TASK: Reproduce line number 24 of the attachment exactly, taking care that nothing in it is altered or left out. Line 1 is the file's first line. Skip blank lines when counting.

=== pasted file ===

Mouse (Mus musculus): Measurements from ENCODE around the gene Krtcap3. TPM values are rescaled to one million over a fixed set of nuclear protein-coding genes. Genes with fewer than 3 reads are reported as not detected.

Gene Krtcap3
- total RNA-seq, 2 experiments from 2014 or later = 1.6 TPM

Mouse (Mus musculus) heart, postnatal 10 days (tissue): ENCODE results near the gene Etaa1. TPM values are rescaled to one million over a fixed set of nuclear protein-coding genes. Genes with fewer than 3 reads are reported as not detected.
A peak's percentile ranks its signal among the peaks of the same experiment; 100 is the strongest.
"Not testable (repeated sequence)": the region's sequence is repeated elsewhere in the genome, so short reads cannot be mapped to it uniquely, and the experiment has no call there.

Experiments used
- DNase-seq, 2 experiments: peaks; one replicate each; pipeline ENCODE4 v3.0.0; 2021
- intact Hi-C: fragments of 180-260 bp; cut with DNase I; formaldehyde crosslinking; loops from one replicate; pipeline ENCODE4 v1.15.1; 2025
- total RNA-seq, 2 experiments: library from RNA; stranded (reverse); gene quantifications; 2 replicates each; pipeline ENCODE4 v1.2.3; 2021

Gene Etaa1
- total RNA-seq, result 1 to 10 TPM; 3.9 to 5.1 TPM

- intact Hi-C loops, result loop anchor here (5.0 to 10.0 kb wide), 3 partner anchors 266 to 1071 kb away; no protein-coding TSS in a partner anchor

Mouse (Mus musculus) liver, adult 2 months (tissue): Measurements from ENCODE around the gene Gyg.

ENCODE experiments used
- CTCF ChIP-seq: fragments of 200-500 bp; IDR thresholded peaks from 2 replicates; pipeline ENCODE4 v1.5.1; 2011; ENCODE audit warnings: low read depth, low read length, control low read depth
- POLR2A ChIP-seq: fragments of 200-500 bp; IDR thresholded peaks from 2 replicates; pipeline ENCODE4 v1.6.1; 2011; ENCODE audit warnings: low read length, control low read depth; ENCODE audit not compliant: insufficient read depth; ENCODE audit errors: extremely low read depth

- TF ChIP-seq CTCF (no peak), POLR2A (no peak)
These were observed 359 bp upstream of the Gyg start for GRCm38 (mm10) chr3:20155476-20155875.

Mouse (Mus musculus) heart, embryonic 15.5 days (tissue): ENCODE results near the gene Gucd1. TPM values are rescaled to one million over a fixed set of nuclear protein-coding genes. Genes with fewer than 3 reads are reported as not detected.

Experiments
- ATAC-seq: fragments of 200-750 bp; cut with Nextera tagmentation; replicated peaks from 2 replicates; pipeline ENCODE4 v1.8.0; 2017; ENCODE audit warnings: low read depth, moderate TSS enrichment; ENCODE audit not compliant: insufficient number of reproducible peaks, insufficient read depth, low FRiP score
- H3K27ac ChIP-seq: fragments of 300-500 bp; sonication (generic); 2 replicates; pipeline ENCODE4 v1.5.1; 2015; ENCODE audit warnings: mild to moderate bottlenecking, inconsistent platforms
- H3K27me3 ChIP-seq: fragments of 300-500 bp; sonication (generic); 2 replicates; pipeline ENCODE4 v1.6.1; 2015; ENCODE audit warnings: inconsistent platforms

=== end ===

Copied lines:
- H3K27me3 ChIP-seq: fragments of 300-500 bp; sonication (generic); 2 replicates; pipeline ENCODE4 v1.6.1; 2015; ENCODE audit warnings: inconsistent platforms